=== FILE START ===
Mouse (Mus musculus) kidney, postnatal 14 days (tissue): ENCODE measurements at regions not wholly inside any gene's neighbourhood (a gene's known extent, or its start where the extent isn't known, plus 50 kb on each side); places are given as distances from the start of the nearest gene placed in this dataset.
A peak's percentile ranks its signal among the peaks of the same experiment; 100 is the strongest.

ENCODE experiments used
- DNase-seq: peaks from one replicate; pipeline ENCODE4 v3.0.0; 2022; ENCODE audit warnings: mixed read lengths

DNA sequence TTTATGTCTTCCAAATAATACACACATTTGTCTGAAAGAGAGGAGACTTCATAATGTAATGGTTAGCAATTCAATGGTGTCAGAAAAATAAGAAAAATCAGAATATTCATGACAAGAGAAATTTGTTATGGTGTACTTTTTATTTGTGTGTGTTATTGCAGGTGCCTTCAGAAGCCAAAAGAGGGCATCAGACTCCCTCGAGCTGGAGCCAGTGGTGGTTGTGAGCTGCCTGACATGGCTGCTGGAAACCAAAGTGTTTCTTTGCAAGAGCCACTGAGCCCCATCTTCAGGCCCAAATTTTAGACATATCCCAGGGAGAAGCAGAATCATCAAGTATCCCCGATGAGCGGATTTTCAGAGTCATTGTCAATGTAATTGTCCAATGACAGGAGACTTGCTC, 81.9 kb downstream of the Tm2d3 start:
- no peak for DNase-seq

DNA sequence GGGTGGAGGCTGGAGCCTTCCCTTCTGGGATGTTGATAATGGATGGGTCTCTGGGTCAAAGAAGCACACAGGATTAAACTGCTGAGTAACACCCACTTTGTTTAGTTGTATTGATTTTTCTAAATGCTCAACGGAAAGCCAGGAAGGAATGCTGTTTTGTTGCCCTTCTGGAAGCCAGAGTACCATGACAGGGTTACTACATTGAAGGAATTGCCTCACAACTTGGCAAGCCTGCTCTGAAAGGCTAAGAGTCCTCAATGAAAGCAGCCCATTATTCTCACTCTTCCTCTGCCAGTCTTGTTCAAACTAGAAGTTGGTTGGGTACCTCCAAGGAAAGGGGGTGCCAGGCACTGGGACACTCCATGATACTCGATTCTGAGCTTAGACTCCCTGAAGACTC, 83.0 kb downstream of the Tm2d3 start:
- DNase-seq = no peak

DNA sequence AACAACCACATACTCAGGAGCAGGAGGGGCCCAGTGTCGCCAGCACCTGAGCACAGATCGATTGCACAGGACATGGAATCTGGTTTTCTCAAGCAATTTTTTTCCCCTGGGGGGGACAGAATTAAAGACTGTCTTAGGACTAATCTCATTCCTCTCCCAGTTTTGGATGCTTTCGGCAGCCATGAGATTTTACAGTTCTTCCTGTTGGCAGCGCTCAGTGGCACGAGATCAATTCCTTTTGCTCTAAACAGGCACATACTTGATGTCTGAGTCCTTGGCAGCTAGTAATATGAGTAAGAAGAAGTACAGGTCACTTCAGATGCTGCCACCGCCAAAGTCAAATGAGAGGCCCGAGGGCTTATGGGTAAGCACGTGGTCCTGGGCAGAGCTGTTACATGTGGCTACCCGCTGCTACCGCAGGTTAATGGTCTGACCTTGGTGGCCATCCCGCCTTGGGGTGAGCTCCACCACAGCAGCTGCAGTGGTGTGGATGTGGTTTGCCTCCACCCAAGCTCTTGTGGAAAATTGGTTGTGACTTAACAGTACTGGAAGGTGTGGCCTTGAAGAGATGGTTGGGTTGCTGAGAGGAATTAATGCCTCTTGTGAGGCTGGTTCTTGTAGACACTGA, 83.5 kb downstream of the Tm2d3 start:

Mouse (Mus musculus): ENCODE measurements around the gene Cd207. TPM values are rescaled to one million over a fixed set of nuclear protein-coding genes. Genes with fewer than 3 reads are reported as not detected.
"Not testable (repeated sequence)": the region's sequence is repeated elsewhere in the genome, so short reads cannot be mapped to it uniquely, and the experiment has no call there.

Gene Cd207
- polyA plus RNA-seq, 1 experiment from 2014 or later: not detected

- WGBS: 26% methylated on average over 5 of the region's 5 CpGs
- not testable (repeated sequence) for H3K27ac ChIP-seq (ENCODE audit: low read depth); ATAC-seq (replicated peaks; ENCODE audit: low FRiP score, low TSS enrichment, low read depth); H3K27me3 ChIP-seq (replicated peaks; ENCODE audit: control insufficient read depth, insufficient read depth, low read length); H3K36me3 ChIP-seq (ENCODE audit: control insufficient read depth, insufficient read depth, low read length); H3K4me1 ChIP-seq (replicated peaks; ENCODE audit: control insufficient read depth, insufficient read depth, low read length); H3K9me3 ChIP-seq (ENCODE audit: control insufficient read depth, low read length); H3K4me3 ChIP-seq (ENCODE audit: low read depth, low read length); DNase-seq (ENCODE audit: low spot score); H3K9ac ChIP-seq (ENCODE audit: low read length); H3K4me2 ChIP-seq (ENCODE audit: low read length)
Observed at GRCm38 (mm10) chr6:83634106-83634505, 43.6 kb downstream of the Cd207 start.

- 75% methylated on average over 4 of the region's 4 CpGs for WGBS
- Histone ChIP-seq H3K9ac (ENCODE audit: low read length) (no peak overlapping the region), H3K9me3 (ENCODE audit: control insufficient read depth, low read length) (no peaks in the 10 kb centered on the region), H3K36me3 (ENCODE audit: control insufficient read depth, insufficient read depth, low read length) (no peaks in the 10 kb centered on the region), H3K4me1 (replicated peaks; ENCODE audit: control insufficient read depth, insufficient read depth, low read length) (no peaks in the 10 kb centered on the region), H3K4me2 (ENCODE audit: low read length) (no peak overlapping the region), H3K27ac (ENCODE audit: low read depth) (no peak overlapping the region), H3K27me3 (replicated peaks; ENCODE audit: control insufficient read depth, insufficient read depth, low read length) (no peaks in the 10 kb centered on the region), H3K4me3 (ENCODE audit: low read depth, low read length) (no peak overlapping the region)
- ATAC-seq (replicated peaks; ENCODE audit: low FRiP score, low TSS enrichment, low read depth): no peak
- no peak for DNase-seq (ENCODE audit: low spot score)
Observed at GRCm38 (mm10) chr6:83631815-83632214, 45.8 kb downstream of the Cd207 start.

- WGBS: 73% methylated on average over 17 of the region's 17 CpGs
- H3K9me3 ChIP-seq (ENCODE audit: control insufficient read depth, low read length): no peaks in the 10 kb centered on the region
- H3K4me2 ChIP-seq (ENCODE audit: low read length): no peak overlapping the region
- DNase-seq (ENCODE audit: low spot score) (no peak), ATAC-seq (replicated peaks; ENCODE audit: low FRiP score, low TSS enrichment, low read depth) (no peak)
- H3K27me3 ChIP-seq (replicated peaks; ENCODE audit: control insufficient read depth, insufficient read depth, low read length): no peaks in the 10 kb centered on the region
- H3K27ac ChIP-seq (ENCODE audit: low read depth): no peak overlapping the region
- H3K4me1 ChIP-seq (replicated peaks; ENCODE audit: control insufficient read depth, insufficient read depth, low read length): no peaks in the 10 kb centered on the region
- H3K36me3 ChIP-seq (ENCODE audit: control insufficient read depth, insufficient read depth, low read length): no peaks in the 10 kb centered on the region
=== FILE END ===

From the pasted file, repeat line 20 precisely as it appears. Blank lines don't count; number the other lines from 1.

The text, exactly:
- no peak for DNase-seq (ENCODE audit: low spot score)